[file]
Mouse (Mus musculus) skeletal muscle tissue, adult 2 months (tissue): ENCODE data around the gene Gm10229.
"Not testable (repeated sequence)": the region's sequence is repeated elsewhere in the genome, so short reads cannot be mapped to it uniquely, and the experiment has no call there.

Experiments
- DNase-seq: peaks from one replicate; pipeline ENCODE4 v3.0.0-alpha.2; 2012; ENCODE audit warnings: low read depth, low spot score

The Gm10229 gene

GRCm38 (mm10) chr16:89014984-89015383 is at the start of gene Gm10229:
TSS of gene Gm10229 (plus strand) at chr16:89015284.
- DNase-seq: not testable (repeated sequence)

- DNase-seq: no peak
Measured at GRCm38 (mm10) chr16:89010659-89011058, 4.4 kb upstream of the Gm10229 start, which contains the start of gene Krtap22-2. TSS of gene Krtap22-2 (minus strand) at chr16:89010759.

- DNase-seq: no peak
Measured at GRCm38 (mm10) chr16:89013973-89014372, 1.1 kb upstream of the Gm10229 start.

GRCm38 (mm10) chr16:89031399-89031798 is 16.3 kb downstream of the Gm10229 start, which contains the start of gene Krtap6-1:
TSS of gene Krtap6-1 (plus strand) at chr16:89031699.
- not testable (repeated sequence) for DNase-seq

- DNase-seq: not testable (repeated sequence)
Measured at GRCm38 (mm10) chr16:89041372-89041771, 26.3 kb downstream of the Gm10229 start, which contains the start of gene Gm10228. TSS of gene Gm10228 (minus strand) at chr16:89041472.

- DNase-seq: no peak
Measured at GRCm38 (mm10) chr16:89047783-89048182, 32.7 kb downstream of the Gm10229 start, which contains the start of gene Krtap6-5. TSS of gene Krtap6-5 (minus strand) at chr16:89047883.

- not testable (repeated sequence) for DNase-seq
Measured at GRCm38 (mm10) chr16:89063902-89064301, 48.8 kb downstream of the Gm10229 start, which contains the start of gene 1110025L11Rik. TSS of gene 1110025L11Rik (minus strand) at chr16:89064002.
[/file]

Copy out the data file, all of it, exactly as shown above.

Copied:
Mouse (Mus musculus) skeletal muscle tissue, adult 2 months (tissue): ENCODE data around the gene Gm10229.
"Not testable (repeated sequence)": the region's sequence is repeated elsewhere in the genome, so short reads cannot be mapped to it uniquely, and the experiment has no call there.

Experiments
- DNase-seq: peaks from one replicate; pipeline ENCODE4 v3.0.0-alpha.2; 2012; ENCODE audit warnings: low read depth, low spot score

The Gm10229 gene

GRCm38 (mm10) chr16:89014984-89015383 is at the start of gene Gm10229:
TSS of gene Gm10229 (plus strand) at chr16:89015284.
- DNase-seq: not testable (repeated sequence)

- DNase-seq: no peak
Measured at GRCm38 (mm10) chr16:89010659-89011058, 4.4 kb upstream of the Gm10229 start, which contains the start of gene Krtap22-2. TSS of gene Krtap22-2 (minus strand) at chr16:89010759.

- DNase-seq: no peak
Measured at GRCm38 (mm10) chr16:89013973-89014372, 1.1 kb upstream of the Gm10229 start.

GRCm38 (mm10) chr16:89031399-89031798 is 16.3 kb downstream of the Gm10229 start, which contains the start of gene Krtap6-1:
TSS of gene Krtap6-1 (plus strand) at chr16:89031699.
- not testable (repeated sequence) for DNase-seq

- DNase-seq: not testable (repeated sequence)
Measured at GRCm38 (mm10) chr16:89041372-89041771, 26.3 kb downstream of the Gm10229 start, which contains the start of gene Gm10228. TSS of gene Gm10228 (minus strand) at chr16:89041472.

- DNase-seq: no peak
Measured at GRCm38 (mm10) chr16:89047783-89048182, 32.7 kb downstream of the Gm10229 start, which contains the start of gene Krtap6-5. TSS of gene Krtap6-5 (minus strand) at chr16:89047883.

- not testable (repeated sequence) for DNase-seq
Measured at GRCm38 (mm10) chr16:89063902-89064301, 48.8 kb downstream of the Gm10229 start, which contains the start of gene 1110025L11Rik. TSS of gene 1110025L11Rik (minus strand) at chr16:89064002.